1. In the comments to the preceding post, Judith asks about why we don't see more disciplinary actions of prosecutors. That puzzling lack of prosecution has attracted the attention of some thoughtful scholars, including Peter Joy, Bruce Green, and Fred Zacharias. Here's the abstract of one of Zacharias's articles:
Numerous commentators have reacted by noting the dearth of cases in which disciplinary authorities have sanctioned prosecutors. This Article approaches the issue of discipline of prosecutors from an impartial perspective. it provides an empirical and theoretical analysis of the claim that professional discipline of prosecutors has been inadequate.
The article first analyzes the range of actions for which, realistically, discipline might be imposed. It then considers whether, in reality, prosecutors are less likely than private lawyers to face disciplinary action and, if so, the possible reasons for the discrepancy. With this background, the Article attempts to identify if, when, and why more discipline of prosecutors would benefit society. The final portion of the Article assumes the validity of existing resource constraints and suggests lines disciplinary authorities might draw for disciplining prosecutors. It offers alternatives to discipline that might represent more effective mechanisms for addressing the concerns of those who lament the lack of bar action.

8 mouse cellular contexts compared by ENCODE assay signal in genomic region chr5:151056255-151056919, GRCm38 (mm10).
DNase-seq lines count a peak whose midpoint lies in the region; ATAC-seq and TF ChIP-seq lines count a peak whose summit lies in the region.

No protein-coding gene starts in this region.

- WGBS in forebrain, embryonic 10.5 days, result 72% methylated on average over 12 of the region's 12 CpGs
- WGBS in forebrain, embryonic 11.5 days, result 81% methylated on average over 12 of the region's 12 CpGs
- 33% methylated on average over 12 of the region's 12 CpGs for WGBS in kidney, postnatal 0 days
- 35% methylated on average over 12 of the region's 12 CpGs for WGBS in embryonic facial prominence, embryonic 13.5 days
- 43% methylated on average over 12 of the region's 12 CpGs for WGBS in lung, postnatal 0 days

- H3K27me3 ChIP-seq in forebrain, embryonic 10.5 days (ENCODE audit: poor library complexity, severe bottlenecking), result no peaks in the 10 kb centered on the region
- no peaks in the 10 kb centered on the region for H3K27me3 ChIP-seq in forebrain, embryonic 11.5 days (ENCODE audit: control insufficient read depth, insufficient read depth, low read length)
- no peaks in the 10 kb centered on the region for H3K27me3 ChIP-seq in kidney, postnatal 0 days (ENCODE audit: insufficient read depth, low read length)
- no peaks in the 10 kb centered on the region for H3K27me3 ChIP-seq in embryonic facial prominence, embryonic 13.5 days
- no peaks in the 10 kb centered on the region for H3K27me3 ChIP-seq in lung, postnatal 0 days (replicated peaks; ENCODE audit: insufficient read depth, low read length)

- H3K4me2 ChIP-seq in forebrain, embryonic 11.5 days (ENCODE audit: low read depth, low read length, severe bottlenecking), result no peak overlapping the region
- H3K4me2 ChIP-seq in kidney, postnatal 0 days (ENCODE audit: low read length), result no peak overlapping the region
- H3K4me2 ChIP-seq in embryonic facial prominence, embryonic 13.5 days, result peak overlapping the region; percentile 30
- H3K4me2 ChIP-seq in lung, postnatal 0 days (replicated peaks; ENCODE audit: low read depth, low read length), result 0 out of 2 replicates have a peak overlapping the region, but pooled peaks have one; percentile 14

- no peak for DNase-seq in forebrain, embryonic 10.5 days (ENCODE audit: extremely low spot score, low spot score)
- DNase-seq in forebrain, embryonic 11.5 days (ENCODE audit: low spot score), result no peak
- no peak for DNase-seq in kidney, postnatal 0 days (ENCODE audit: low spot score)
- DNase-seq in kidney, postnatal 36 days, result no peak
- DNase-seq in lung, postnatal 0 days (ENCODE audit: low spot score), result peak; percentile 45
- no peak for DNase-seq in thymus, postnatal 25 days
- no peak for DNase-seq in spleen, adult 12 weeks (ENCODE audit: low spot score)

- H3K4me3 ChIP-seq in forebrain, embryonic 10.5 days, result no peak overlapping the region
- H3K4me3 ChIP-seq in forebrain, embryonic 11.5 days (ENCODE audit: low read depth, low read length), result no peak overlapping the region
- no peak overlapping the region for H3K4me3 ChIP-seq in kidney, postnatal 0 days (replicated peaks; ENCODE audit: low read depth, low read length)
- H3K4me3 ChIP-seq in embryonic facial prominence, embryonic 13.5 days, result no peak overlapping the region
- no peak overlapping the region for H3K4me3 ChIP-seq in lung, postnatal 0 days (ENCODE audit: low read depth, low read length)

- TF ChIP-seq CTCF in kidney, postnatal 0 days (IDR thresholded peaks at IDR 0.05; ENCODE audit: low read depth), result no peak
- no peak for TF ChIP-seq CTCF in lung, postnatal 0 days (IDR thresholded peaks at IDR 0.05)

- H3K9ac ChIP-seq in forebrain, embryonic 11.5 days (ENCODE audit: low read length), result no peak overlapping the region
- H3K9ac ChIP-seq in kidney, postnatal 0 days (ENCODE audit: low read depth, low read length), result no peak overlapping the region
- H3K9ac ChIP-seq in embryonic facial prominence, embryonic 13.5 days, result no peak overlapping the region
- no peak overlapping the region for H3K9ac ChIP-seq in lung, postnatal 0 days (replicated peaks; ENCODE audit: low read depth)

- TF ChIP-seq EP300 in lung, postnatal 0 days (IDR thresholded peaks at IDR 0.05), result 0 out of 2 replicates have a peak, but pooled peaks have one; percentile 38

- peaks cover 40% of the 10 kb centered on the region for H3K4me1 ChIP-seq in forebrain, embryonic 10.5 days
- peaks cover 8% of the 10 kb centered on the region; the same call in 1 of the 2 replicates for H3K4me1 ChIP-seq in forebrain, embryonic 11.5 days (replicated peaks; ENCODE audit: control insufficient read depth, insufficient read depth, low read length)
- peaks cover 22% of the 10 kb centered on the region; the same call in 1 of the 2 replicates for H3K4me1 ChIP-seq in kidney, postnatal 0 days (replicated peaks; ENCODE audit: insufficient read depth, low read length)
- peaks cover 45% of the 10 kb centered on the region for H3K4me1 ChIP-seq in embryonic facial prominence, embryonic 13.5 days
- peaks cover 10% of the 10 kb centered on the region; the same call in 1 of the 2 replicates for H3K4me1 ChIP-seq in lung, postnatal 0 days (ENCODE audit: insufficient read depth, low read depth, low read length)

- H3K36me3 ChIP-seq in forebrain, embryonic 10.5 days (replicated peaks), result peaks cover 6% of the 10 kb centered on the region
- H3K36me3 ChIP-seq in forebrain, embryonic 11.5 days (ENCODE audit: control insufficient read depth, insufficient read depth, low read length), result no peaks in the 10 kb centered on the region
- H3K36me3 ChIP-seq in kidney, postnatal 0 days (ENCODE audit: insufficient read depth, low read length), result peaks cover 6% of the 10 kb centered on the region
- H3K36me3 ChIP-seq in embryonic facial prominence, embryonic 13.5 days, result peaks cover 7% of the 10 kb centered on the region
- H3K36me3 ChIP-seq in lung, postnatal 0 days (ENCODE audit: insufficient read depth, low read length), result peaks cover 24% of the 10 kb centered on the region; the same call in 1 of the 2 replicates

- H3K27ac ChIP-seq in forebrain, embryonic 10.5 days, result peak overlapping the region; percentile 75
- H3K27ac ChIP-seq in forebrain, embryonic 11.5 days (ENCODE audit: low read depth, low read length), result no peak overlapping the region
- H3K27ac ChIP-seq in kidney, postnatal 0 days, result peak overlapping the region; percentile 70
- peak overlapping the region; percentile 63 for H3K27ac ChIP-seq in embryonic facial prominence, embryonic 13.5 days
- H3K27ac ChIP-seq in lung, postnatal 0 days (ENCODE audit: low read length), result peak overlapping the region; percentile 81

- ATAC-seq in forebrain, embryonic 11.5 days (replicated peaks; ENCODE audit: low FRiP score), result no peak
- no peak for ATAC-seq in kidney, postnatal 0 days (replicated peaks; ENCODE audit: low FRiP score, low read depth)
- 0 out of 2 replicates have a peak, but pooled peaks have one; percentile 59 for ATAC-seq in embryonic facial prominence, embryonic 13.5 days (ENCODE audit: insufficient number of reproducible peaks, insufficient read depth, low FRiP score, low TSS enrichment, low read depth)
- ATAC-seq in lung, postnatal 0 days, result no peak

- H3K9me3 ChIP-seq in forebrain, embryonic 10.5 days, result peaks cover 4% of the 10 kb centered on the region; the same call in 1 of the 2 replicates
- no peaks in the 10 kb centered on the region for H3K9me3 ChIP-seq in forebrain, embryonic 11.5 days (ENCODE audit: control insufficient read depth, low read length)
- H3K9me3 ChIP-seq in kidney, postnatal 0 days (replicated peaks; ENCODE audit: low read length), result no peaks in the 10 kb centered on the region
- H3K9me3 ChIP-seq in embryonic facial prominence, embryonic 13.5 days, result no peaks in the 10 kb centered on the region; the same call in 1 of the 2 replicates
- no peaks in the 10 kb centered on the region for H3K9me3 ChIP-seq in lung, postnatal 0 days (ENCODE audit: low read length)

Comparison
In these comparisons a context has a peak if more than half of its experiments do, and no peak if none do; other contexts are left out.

2. Assuming the recent news report are correct, what specific subsections of those rules might Nifong possibly have broken? (Remember: I don't think we've yet heard Nifong's full account of the meeting with the DNA expert.)
Let's look at rule 3.4. I will paraphrase the rules, but you can read them yourself. Rule 3.4(a) seems directly applicable, because it forbids a lawyer from concealing evidence or obstructing another party's access to evidence and from counseling anyone else to do so. Rule 3.4(c) seems on point as well, because it forbids violations of the rules of the tribunal and it appears from news accounts that North Carolina has some version of open discovery to the defense. Whether or not rule 3.4(f) applies is more difficult. That rule forbids (with exceptions that aren't relevant here) a lawyer from requesting a nonclient to not voluntarily give relevant information to the opponent. Perhaps Nifong can argue that he didn't request that -- he merely requested that the relevant information not be put in a particular report. I can't quite conclude that the news account would by itself establish a violation of rules 3.4(b) and (d).
Under 3.7, it's possible that Nifong could no longer be the trial lawyer on the matter, although I imagine he may have been planning to have frontline prosecutors handle the trial itself. Nifong could be called as a defense witness to severly impeach the prosecution's own expert! How often does that happen?
Rule 3.8(d) , which requires prosecutors to reveal exculpatory evidence, seems directly on target here, and I'd like to hear from Nifong why he thinks he didn't violate it.
Rule 8.4 seems applicable as well.